Moisture slows down propane diffusing through rocky pores

Natural gases emanate from the ground passing through tiny pores and fractures in silica rich rocks. These tiny pores alter the behavior of the gases passing through them. To understand the fundamental processes involved in gas migration through these pores and to aid better recovery of these gases from the earth, it is essential to understand the behavior of gases inside model pores. For this reason, several studies have been carried out to understand the behavior of methane, ethane and propane in engineered silica pores. In natural environment however, the pores are often laden with moisture and so it is important to understand the effects this moisture might have on the migration of gases through the pores. One way of investigating gas motion through porous materials is using neutron scattering experiments. In such experiments, a beam of neutrons with a known energy is bombarded on a material to be studied.

Moisture slows down propane diffusing through rocky pores. Atlas of Science

Fig. 1. Slowing down of propane motion through silica pores by water. In absence of water, propane (red discs) molecules are able to move through the silica pores unhindered (top panel). When some water molecules (yellow discs) are introduced in the pore, they tend to slow down propane (middle panel). At very high contents of water, some water molecules form a bridge across the pore, thereby blocking propane motion (bottom panel).

The neutrons get scattered by the molecules in the material and in the process change their direction and speed. The scattered neutrons are detected and the change in their speed and direction is also recorded. These changes encode information, respectively, on the motion and structural arrangements of the molecules in the material being studied. In a recent experiment, we used quasielastic neutron scattering (QENS – a type of neutron scattering specifically suited to study diffusive motion) to study the effect of moisture on the diffusive motion of propane inside 1.5 nm wide pores of silica material. These experiments revealed that presence of moisture slows down the diffusive motion of propane through silica pores. To understand the molecular origin of this finding we carried out computer experiments using molecular dynamics simulations. In these experiments models of the real system are made and Newton’s equations of motion for the system are solved numerically. These calculations provide trajectories of each molecule constituting the system in time. These molecular trajectories are akin to molecular movies in which behavior of molecules over a period lasting several nanoseconds can be seen. The results from the computer experiments confirmed the experimental findings. Further, it was found that the slowing down effect of moisture on propane motion becomes stronger at higher contents of moisture. At very high contents of moisture, motion as well as the structural arrangement of propane molecules inside the pores are severely affected. Further, the computer experiments show that the slowing down of propane in moist pores is due to the water molecules making bridges across the pore that block the motion of propane molecules (see illustration). Our experiments in the lab and with computers thus explain the effect moisture has on the motion of propane through silica pores. These findings have important implications for gas extraction and recovery from sub terrestrial environment.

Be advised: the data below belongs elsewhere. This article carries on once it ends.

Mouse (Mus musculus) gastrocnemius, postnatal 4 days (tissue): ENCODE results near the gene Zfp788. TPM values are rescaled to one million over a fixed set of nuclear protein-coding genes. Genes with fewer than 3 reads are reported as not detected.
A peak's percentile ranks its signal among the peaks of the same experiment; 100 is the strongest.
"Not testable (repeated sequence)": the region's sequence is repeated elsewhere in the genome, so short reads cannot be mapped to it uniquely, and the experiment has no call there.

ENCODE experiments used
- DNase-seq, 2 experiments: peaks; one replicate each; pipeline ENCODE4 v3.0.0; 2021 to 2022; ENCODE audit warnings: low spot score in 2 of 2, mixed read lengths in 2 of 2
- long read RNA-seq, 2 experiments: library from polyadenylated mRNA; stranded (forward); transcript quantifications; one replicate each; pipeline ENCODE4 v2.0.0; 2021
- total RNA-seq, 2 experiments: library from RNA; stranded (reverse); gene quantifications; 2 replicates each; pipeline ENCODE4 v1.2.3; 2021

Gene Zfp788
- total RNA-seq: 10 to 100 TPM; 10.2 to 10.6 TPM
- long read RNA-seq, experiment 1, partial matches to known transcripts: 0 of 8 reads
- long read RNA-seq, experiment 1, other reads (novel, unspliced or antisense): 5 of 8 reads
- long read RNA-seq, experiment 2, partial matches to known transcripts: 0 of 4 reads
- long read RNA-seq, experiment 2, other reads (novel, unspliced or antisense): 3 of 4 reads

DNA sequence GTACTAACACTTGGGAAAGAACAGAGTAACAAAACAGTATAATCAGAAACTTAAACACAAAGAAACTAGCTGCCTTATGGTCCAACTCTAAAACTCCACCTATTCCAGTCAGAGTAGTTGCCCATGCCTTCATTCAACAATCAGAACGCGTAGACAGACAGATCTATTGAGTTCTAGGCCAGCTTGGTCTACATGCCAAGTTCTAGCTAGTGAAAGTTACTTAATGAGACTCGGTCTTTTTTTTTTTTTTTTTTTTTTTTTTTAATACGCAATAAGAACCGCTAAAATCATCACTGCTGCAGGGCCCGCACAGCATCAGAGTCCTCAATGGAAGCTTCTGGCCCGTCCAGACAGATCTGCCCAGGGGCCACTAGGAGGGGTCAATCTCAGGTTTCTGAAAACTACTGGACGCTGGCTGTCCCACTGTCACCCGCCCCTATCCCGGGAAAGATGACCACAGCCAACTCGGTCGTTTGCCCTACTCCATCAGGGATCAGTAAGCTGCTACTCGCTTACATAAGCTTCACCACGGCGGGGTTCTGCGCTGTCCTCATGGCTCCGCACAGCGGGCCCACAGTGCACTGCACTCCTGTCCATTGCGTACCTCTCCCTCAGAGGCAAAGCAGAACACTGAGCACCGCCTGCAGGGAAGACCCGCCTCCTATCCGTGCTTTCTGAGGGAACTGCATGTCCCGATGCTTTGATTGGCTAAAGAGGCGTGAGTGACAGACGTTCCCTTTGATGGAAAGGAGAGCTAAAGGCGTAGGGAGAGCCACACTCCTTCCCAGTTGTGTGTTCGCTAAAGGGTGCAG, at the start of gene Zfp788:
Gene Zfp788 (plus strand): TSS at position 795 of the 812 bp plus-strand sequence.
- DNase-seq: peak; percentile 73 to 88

Siddharth Gautam
School of Earth Sciences, The Ohio State University, USA


Effects of water on the stochastic motions of propane confined in MCM-41-S pores.
Gautam S, Le TTB, Rother G, Jalarvo N, Liu T, Mamontov E, Dai S, Qiao ZA, Striolo A, Cole D
Phys Chem Chem Phys. 2019 Dec 7


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